Determining Your D&D Alignment

Here are the nine D&D alignments and what they mean:

  • Lawful Good (Crusader) - Loyal, hard-working members of the community, or truthful and honourable fighters against evil who hate to see bad go unpunished. They believe that having an ordered society is the best way to further the common good. Example: King Arthur.
  • Neutral Good (Benefactor) - They believe that a balance somewhere between total order and total chaos is best, and would generally concentrate on doing the morally right thing without worrying about whether it was good or bad for 'society'. Example: Mother Theresa.
  • Chaotic Good (Rebel) - Strong believers in freedom who like to make their own way and hate people who bully other people and try to push them around. They will often have a strong moral code which may not agree with the law. Example: Robin Hood.
  • Lawful Neutral (Judge) - They are disciplined and believe that adhering to and enforcing laws and traditions is the most important thing. They will not generally go out of their way to help others but will intervene to stop crime. Example: Asimovian robots.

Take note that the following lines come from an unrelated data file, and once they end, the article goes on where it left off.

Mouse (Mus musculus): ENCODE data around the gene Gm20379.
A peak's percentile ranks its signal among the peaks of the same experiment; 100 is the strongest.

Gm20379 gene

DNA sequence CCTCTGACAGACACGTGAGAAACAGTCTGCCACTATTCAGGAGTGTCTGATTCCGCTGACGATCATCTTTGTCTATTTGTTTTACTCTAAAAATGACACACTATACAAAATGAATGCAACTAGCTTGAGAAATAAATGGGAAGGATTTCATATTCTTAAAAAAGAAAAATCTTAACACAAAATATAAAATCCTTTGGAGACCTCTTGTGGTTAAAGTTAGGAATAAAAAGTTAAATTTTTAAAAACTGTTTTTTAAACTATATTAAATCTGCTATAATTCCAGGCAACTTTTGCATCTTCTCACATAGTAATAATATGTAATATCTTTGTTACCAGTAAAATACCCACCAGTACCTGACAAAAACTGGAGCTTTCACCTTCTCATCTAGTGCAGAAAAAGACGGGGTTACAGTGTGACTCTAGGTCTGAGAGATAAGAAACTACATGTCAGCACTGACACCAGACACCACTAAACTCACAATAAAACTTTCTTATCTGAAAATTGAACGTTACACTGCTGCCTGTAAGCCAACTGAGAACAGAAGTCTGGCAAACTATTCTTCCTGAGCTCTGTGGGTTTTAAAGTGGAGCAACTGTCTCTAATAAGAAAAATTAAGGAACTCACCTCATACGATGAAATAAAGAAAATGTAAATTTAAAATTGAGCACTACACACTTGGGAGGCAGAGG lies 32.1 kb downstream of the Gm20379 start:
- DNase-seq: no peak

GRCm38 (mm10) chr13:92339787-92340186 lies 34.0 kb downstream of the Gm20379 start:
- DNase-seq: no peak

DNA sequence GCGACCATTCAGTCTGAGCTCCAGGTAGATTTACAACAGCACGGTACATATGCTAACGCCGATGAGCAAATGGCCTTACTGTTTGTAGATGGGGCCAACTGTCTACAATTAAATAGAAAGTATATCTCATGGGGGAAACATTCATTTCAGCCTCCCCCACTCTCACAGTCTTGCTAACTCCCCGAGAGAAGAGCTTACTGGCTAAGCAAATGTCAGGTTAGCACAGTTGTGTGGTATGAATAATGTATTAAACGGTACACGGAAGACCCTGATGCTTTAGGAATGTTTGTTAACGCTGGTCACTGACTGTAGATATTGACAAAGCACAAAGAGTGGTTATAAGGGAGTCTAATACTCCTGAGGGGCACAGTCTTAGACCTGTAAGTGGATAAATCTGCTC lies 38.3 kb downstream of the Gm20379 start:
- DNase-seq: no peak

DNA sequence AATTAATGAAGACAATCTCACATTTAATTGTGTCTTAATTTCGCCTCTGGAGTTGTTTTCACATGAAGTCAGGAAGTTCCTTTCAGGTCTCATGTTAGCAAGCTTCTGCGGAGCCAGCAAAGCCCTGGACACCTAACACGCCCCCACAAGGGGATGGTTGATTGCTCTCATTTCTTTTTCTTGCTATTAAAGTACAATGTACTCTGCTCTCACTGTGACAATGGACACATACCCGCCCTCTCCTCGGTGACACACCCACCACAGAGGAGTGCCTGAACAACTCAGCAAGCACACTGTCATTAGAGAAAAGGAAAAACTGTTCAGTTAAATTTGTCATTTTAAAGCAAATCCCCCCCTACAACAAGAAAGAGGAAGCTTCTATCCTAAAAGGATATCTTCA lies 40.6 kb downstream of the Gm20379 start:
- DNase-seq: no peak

• True Neutral (Undecided or Balanced) - This can mean either of two things, depending on whether the character is actively or passively neutral. Active neutrals (the Balanced type) are very rare. They are philosophically committed to maintaining the Balance, and will tend to join every fight on the losing side. Passive neutrals (the Undecided type) are somewhere in the middle on both the Good-Evil and Law-Chaos axes. The passive neutral alignment can also apply to creatures with no moral sense such as animals. Example: Zen masters (Balanced), animals (Undecided).
  • Chaotic Neutral (Free Spirit) - A strange and very rare alignment. Chaotic neutral characters are very unpredictable individualists, being governed by whatever they feel like doing at the moment. Example: Calvin (from Calvin and Hobbes).